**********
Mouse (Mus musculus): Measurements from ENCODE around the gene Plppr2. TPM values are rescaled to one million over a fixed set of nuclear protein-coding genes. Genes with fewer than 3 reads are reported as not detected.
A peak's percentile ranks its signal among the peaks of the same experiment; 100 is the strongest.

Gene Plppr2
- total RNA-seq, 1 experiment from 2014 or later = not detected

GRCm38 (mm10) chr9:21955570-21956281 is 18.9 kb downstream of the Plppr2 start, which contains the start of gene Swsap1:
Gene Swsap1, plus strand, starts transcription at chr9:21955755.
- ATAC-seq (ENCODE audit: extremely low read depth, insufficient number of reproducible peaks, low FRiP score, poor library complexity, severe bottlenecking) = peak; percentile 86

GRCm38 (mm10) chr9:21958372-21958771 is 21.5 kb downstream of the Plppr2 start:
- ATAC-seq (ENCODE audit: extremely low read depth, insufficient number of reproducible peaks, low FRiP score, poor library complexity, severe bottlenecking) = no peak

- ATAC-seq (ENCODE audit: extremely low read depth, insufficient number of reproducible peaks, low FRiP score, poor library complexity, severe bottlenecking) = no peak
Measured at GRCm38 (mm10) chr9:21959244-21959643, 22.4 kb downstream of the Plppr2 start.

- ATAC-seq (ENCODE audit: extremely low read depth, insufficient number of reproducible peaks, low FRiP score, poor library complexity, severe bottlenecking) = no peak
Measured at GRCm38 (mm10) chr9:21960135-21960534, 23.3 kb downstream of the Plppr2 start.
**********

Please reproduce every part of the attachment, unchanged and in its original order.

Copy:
Mouse (Mus musculus): Measurements from ENCODE around the gene Plppr2. TPM values are rescaled to one million over a fixed set of nuclear protein-coding genes. Genes with fewer than 3 reads are reported as not detected.
A peak's percentile ranks its signal among the peaks of the same experiment; 100 is the strongest.

Gene Plppr2
- total RNA-seq, 1 experiment from 2014 or later = not detected

GRCm38 (mm10) chr9:21955570-21956281 is 18.9 kb downstream of the Plppr2 start, which contains the start of gene Swsap1:
Gene Swsap1, plus strand, starts transcription at chr9:21955755.
- ATAC-seq (ENCODE audit: extremely low read depth, insufficient number of reproducible peaks, low FRiP score, poor library complexity, severe bottlenecking) = peak; percentile 86

GRCm38 (mm10) chr9:21958372-21958771 is 21.5 kb downstream of the Plppr2 start:
- ATAC-seq (ENCODE audit: extremely low read depth, insufficient number of reproducible peaks, low FRiP score, poor library complexity, severe bottlenecking) = no peak

- ATAC-seq (ENCODE audit: extremely low read depth, insufficient number of reproducible peaks, low FRiP score, poor library complexity, severe bottlenecking) = no peak
Measured at GRCm38 (mm10) chr9:21959244-21959643, 22.4 kb downstream of the Plppr2 start.

- ATAC-seq (ENCODE audit: extremely low read depth, insufficient number of reproducible peaks, low FRiP score, poor library complexity, severe bottlenecking) = no peak
Measured at GRCm38 (mm10) chr9:21960135-21960534, 23.3 kb downstream of the Plppr2 start.